ADDRESS OF HIS HOLINESS JOHN PAUL II
1. The decoration of the Sistine Chapel fulfils to an eminent degree the Church’s aim "that all things set apart for use in divine worship should be truly worthy, becoming and beautiful, signs and symbols of heavenly realities" (Sacrosanctum Concilium, 122). Those who enter the Chapel come away with their hearts ready to echo these words from the Liturgy for the Dedication of a Church: "This is a place of awe..., God’s house, the gate of heaven." The frescoes of the Sistine Chapel are remarkable examples of how the human spirit, nourished by the faith of the Church, grew in its ability to wonder, to understand, to contemplate and to depict the divine mysteries revealed in the Old and the New Testaments. The painstaking restoration of the Sistine Chapel, begun in 1964 and now moving towards completion in 1994, has been undertaken for the very purpose of ensuring that this treasure of our religious and cultural patrimony will be preserved for future generations.
Because of your part in supporting this work of restoration, it gives me great pleasure to welcome you to the Vatican, the Directors and Executives of the Carrier Corporation and Delchi/Carrier Italia, together with the Directors of the parent company, United Technologies, and your associates and co–workers. I am happy to have this opportunity to express my thanks for the system of atmospheric and climatic control which you have designed, built and helped to install in the Sistine Chapel. This system of sophisticated technology will go a long way to ensuring that the results achieved through the restoration of the frescoes in the Chapel will last for many generations to come.
2. On the ceiling of the Chapel, Michelangelo, with incomparable genius, has placed before us the splendour of the works of Creation. At the centre is the creation of man. When God made our first parents in his own image and likeness (Cf. Gen. 1: 26), he gave them a share in his creative designs. By his command to "fill the earth and subdue it" (Ibid. 1: 28), he called upon them and their descendants to cooperate with him in bringing into being those things which in their goodness reflect him and give him glory (Cf. John Paul II, Laborem Exercens, 4).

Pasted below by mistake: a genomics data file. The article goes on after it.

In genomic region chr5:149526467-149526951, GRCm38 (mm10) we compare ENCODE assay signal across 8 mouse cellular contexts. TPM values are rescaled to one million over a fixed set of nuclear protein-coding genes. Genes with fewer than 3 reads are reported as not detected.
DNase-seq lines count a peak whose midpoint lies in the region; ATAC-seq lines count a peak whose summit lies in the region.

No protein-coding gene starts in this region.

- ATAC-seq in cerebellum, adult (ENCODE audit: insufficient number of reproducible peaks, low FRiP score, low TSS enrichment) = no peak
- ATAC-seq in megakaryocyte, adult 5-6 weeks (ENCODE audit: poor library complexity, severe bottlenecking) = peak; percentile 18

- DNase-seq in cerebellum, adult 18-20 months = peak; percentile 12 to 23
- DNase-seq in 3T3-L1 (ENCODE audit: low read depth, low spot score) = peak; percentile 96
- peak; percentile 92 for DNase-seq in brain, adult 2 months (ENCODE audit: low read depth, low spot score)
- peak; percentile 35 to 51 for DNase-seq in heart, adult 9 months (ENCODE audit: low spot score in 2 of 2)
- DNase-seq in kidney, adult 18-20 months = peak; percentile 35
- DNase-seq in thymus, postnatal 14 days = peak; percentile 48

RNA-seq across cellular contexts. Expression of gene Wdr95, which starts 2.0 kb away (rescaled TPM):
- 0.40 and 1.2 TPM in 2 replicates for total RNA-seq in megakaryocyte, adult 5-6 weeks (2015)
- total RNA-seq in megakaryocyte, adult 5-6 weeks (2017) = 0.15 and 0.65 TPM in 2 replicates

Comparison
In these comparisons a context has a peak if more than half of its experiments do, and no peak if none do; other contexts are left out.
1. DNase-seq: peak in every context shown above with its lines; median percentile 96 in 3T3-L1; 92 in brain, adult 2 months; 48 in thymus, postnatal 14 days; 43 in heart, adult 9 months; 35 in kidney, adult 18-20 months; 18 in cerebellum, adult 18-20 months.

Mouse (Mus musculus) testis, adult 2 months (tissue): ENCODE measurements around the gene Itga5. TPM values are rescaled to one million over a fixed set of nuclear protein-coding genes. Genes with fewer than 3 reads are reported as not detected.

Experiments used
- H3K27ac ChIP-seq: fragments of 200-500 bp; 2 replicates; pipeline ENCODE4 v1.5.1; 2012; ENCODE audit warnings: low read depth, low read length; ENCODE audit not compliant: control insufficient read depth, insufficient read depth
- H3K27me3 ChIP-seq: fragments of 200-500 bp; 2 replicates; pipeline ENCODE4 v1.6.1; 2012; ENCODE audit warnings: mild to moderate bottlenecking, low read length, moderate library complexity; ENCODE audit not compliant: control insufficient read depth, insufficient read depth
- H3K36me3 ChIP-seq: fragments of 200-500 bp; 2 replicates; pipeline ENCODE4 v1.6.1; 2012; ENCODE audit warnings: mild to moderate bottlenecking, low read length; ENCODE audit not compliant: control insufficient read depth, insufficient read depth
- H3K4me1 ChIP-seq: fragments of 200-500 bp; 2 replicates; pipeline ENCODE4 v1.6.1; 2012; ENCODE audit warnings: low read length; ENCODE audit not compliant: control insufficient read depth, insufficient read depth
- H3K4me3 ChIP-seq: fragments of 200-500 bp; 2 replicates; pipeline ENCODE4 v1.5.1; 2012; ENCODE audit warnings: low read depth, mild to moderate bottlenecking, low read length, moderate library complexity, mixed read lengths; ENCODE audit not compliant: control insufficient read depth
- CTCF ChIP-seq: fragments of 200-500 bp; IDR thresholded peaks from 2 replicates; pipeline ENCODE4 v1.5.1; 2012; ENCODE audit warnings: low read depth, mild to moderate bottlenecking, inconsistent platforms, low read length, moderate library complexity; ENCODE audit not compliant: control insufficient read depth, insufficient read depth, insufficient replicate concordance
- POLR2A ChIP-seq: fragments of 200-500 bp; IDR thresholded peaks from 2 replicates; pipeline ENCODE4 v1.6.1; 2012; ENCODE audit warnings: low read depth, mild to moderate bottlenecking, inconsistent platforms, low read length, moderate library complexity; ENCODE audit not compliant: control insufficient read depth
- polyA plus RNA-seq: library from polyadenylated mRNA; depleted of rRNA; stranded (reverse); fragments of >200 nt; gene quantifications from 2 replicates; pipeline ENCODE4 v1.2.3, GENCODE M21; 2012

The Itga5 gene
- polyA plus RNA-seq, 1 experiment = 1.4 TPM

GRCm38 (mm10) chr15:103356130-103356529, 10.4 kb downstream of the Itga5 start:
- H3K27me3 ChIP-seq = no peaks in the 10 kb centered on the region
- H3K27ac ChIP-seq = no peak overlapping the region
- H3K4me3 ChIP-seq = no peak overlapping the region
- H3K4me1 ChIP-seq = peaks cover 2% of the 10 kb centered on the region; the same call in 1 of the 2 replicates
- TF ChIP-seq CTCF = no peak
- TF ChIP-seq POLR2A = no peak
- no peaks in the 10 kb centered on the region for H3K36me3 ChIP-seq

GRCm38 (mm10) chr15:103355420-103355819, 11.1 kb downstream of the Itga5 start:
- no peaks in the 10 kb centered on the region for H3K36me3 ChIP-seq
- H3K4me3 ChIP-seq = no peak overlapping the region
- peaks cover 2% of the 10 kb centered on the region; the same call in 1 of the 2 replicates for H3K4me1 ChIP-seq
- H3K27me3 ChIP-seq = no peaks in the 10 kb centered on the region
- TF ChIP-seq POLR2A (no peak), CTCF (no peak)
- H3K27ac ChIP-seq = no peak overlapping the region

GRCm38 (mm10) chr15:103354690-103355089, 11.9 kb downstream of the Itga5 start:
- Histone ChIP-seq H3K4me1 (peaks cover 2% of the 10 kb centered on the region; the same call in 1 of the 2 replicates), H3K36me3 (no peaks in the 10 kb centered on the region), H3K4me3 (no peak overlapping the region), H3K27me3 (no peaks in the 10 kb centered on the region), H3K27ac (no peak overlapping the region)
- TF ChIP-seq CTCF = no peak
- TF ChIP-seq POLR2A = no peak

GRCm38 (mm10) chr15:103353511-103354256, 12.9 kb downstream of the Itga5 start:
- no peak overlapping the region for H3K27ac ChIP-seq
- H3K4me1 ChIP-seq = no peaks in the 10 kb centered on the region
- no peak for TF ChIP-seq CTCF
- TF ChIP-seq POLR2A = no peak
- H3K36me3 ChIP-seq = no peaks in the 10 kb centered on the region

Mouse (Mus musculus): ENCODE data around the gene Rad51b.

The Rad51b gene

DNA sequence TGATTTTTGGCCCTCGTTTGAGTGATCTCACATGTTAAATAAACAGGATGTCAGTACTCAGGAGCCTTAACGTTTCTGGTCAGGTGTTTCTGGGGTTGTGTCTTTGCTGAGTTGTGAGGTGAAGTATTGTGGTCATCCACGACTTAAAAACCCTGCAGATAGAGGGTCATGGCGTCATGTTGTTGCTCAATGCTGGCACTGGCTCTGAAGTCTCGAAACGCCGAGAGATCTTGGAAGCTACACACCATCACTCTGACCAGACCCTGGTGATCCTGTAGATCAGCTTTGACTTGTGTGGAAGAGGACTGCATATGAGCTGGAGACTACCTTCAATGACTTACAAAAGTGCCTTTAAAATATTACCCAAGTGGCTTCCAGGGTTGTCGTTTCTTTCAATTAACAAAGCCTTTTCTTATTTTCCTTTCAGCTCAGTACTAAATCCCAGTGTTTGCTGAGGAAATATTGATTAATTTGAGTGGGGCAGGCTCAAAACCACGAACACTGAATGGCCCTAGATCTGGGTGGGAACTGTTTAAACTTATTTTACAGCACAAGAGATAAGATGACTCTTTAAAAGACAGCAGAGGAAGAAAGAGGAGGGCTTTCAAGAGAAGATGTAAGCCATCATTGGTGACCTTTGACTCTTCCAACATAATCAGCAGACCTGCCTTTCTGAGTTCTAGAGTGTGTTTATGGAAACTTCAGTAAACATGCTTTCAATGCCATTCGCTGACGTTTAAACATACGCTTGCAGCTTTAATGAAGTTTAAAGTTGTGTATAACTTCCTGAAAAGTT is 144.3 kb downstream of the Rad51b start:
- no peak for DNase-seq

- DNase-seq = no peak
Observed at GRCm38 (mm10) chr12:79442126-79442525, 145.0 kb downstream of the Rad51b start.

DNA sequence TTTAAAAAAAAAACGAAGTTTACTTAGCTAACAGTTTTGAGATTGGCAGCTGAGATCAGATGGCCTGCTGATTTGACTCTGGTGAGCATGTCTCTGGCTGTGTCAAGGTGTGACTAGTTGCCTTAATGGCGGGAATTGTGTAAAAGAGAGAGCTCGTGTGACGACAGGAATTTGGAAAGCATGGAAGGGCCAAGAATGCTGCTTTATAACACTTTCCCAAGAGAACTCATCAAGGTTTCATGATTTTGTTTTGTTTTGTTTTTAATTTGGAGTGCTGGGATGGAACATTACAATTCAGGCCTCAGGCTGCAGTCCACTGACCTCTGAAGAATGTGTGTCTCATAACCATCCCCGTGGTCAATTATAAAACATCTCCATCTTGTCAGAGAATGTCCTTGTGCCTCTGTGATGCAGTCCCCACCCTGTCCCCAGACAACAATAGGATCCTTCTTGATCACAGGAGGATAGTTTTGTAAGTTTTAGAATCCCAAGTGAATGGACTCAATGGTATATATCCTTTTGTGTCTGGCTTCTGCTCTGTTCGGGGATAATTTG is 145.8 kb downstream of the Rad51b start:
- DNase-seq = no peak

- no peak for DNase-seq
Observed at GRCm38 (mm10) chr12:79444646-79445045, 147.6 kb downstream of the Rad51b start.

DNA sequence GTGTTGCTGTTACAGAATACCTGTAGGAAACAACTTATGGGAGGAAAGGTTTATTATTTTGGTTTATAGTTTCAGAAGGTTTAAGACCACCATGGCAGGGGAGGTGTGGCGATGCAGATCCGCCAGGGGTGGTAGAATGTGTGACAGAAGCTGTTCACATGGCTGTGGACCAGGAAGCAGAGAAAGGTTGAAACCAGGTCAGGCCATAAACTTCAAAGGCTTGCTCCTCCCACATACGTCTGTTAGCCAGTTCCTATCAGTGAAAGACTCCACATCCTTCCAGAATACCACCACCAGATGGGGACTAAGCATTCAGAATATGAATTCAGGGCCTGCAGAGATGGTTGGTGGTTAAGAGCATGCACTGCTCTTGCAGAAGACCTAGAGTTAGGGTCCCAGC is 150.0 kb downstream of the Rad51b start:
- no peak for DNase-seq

Michelangelo, Botticelli, Perugino and the other great masters whose works adorn the Chapel built by Pope Sixtus IV enjoy undying fame because of their success in responding to this challenge and vocation. Their gifts of mind and heart and hand enabled them to take the humble elements of plaster and pigment and reshape them into works of transcendent beauty. They breathed new life into their materials; they gave them form, so that there shines forth a light which dazzles all who behold the results of their skills.
3. And yet the joy which any work of human art brings is always tinged with the sad knowledge that the artist’s creation is fragile, for the materials can decay and the form which so delights us disappear.
It is in order to fight those processes of decay that you have offered your talents and resources. You have applied your knowledge to the task of creating a physical climate in which the frescoes will be better protected from the elements. In this way you have, we might say, become co–workers with the painters in making present their vision of God’s glorious deeds in creation and salvation history. Technology should not be man’s enemy but an "ally of work" – facilitating, perfecting, accelerating and enhancing the activities of man (Cf. John Paul II, Laborem Exercens, 5). It is an instrumental good produced by human thought and ingenuity, and it achieves its proper purpose by helping man to rise to the higher things which are part of his essential end. I am happy to point to what is being accomplished in the Sistine Chapel as an illustration of an excellent use of technology at the service of masterpieces of religious art. The divine goodness which shines out from the frescoes of the Sistine Chapel is also expressed, though in another way, in what is done to protect these works of art.
4. All who have combined their efforts and skills in the task of restoring and protecting the Sistine Chapel have carried out a true work of solidarity: solidarity with our forebears in preserving what they have given us, solidarity with generations to come in guaranteeing that this precious artistic heritage inspired by the Gospel will be theirs. For this I express the gratitude not only of the Holy See but of all men and women of culture, all lovers of art, all those who will continue to admire the beauty and conceptual uniqueness of the Sistine Chapel paintings.
With cordial good wishes to you and all your dear ones, I invoke upon you abundant divine blessings.
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